Ravel's Gaspard de la Nuit, Scarbo movement: for "Exposition." This is the kind of music I had in mind for the secret and doomed concert in which a pianist gives her last performance, and of a nearly impossible work. The Valentina Lisitsa recording is excellent.
The 4th movement of Bartok's 4th Quartet: for "Cross," in which a string quartet is playing just this. The entire movement is Pizzicato, weird and sublime.
Billie Holiday, "They Can't Take That Away from Me": for "Good St. Anthony Come Around." This is a story about AIDS, and thus it's a story about loss. And love. And the things that can't really be lost.
Alphaville's "Forever Young": For "Suspension: April 20, 1984." A companion to the legend pieces, this is about me as a young child, and it's also about bombs, of both the Cold War and WWII varieties. And the emotional variety, for that matter. I've always felt this song, which (hey!) came out in 1984 encapsulates the strangeness of a Cold War childhood – "hoping for the best but expecting the worst / are you gonna drop the bomb or not?"
"Sally Gardens": for "The Museum of the Dearly Departed." And back to the literal. The collection ends with an old Hungarian couple singing this song. The John McCormack recording from 1941 feels appropriate.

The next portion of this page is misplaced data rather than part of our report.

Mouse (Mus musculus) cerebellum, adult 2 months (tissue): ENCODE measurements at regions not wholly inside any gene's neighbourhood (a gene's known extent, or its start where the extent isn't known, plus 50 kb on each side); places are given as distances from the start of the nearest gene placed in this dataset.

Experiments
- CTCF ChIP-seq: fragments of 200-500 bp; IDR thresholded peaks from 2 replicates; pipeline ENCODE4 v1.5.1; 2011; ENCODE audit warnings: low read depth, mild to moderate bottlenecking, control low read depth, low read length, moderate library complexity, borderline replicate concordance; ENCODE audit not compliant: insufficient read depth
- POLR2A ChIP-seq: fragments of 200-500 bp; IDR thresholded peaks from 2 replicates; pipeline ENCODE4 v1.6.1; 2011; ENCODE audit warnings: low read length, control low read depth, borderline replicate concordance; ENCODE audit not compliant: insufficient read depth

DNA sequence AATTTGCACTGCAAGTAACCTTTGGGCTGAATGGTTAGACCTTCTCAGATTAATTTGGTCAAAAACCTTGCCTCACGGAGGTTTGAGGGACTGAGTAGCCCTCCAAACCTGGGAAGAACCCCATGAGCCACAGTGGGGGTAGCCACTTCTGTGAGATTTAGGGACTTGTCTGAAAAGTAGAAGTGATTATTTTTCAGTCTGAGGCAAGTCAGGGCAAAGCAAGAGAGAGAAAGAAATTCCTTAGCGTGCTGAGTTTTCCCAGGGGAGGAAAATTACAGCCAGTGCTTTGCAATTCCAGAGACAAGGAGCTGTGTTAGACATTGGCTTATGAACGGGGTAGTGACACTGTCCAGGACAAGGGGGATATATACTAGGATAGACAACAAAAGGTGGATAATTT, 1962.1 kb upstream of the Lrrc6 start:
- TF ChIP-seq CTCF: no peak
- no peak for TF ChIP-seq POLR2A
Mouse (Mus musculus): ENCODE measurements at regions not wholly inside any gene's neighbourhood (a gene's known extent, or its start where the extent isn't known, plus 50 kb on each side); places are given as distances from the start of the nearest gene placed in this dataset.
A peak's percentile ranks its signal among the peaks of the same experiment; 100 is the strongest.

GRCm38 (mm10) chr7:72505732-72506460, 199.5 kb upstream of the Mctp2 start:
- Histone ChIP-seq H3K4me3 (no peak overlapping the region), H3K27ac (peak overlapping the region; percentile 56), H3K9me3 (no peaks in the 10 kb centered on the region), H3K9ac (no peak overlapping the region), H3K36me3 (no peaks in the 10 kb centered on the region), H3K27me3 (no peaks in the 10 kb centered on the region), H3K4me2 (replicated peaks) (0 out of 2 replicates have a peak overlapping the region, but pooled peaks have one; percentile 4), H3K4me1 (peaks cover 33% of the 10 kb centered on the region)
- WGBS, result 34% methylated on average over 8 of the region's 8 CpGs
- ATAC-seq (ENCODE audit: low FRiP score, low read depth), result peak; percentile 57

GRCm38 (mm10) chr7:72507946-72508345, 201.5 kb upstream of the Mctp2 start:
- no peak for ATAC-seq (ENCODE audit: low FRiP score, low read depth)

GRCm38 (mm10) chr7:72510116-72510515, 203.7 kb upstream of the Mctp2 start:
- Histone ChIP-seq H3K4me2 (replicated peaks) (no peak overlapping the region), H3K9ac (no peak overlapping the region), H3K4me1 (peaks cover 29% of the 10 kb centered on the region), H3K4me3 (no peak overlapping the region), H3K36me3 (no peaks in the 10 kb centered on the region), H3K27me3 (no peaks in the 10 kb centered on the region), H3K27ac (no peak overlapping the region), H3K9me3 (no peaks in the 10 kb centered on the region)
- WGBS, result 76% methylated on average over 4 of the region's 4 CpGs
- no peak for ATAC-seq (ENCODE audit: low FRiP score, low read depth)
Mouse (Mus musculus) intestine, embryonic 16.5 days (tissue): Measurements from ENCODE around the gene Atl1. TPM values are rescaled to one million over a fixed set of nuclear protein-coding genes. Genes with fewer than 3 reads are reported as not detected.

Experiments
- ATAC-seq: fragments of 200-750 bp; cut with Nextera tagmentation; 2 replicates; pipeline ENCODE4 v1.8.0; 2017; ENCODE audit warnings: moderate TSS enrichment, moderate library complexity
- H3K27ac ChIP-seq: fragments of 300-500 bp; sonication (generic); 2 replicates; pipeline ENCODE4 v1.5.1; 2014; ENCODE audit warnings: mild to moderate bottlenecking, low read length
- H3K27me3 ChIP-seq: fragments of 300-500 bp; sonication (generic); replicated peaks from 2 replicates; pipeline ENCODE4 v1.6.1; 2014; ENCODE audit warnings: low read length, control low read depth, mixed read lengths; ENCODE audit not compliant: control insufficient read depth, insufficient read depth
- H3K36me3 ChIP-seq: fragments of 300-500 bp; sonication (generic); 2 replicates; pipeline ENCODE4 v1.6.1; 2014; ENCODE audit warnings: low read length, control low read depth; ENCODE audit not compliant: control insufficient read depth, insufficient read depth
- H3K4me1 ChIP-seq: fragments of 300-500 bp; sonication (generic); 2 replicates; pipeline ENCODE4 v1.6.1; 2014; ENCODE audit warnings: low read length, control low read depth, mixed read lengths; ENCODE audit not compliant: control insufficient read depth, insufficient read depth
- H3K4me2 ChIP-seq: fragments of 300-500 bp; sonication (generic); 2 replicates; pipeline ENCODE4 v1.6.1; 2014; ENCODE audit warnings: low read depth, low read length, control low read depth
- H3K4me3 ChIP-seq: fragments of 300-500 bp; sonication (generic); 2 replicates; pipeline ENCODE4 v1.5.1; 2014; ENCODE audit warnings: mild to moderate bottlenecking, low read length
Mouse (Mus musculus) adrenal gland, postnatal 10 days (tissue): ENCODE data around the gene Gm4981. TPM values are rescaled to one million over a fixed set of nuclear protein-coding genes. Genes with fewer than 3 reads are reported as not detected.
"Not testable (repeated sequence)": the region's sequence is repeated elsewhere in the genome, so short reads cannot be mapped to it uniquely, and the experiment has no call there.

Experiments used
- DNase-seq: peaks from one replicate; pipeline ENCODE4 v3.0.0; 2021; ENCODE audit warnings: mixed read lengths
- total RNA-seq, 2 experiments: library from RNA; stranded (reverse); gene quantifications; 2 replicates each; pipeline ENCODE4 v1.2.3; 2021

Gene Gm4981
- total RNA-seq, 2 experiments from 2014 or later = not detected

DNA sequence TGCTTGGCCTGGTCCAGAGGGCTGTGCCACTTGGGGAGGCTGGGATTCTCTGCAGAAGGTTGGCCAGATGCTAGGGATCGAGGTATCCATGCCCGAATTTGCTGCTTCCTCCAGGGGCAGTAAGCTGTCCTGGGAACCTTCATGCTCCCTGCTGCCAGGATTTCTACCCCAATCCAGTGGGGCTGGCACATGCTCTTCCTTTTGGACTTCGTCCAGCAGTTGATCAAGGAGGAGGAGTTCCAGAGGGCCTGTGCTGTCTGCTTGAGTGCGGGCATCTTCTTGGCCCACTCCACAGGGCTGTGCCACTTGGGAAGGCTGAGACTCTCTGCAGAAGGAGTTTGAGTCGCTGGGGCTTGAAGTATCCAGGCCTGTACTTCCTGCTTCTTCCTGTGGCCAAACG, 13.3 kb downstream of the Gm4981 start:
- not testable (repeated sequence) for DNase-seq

Rebecca Makkai and Music for Wartime links:
Chicago Tribune profile of the author
Deborah Kalb interview with the author
KMUW interview with the author
Michigan Quarterly Review interview with the author
San Diego Union-Tribune interview with the author
also at Largehearted Boy:
Book Notes (2015 - ) (authors create music playlists for their book)
Book Notes (2012 - 2014) (authors create music playlists for their book)
Book Notes (2005 - 2011) (authors create music playlists for their book)
my 11 favorite Book Notes playlist essays
100 Online Sources for Free and Legal Music Downloads
Antiheroines (interviews with up and coming female comics artists)
Atomic Books Comics Preview (weekly comics highlights)
Daily Downloads (free and legal daily mp3 downloads)
guest book reviews
Librairie Drawn & Quarterly Books of the Week (recommended new books, magazines, and comics)
Note Books (musicians discuss literature)
Short Cuts (writers pair a song with their short story or essay)
Shorties (daily music, literature, and pop culture links)
Soundtracked (composers and directors discuss their film's soundtracks)
weekly music release lists
Word Bookstores Books of the Week (weekly new book highlights)